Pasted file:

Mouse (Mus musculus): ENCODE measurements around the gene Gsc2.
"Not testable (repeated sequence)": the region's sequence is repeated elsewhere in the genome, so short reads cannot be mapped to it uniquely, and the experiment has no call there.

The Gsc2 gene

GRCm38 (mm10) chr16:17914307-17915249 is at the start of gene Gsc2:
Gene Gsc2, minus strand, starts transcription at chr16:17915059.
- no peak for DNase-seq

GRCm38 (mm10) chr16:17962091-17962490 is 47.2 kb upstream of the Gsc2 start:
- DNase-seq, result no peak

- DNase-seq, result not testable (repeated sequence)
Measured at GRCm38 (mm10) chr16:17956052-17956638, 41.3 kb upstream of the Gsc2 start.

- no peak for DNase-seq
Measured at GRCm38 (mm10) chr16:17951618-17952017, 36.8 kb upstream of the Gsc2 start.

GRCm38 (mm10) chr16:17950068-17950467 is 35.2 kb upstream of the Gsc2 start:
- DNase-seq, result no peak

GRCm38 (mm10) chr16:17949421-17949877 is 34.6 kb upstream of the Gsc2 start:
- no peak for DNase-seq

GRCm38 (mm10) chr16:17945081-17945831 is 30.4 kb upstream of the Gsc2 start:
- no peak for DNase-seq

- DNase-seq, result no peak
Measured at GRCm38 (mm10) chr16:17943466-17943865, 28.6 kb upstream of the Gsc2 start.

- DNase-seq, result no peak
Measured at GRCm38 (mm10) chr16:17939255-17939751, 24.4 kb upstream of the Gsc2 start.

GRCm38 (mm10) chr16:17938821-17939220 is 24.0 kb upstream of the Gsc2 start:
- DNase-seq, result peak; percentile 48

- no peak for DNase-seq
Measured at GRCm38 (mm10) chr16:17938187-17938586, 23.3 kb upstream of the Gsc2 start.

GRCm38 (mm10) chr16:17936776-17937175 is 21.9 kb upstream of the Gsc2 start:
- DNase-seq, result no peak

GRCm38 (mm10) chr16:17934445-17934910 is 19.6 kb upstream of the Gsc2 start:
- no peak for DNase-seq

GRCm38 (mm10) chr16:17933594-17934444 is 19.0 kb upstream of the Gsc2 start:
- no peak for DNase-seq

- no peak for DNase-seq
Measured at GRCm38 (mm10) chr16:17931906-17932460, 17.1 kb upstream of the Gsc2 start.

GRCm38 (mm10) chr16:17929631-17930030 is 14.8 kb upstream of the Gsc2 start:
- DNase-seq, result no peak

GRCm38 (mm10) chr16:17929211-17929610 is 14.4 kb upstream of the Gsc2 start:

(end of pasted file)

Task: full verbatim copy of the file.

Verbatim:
Mouse (Mus musculus): ENCODE measurements around the gene Gsc2.
"Not testable (repeated sequence)": the region's sequence is repeated elsewhere in the genome, so short reads cannot be mapped to it uniquely, and the experiment has no call there.

The Gsc2 gene

GRCm38 (mm10) chr16:17914307-17915249 is at the start of gene Gsc2:
Gene Gsc2, minus strand, starts transcription at chr16:17915059.
- no peak for DNase-seq

GRCm38 (mm10) chr16:17962091-17962490 is 47.2 kb upstream of the Gsc2 start:
- DNase-seq, result no peak

- DNase-seq, result not testable (repeated sequence)
Measured at GRCm38 (mm10) chr16:17956052-17956638, 41.3 kb upstream of the Gsc2 start.

- no peak for DNase-seq
Measured at GRCm38 (mm10) chr16:17951618-17952017, 36.8 kb upstream of the Gsc2 start.

GRCm38 (mm10) chr16:17950068-17950467 is 35.2 kb upstream of the Gsc2 start:
- DNase-seq, result no peak

GRCm38 (mm10) chr16:17949421-17949877 is 34.6 kb upstream of the Gsc2 start:
- no peak for DNase-seq

GRCm38 (mm10) chr16:17945081-17945831 is 30.4 kb upstream of the Gsc2 start:
- no peak for DNase-seq

- DNase-seq, result no peak
Measured at GRCm38 (mm10) chr16:17943466-17943865, 28.6 kb upstream of the Gsc2 start.

- DNase-seq, result no peak
Measured at GRCm38 (mm10) chr16:17939255-17939751, 24.4 kb upstream of the Gsc2 start.

GRCm38 (mm10) chr16:17938821-17939220 is 24.0 kb upstream of the Gsc2 start:
- DNase-seq, result peak; percentile 48

- no peak for DNase-seq
Measured at GRCm38 (mm10) chr16:17938187-17938586, 23.3 kb upstream of the Gsc2 start.

GRCm38 (mm10) chr16:17936776-17937175 is 21.9 kb upstream of the Gsc2 start:
- DNase-seq, result no peak

GRCm38 (mm10) chr16:17934445-17934910 is 19.6 kb upstream of the Gsc2 start:
- no peak for DNase-seq

GRCm38 (mm10) chr16:17933594-17934444 is 19.0 kb upstream of the Gsc2 start:
- no peak for DNase-seq

- no peak for DNase-seq
Measured at GRCm38 (mm10) chr16:17931906-17932460, 17.1 kb upstream of the Gsc2 start.

GRCm38 (mm10) chr16:17929631-17930030 is 14.8 kb upstream of the Gsc2 start:
- DNase-seq, result no peak

GRCm38 (mm10) chr16:17929211-17929610 is 14.4 kb upstream of the Gsc2 start: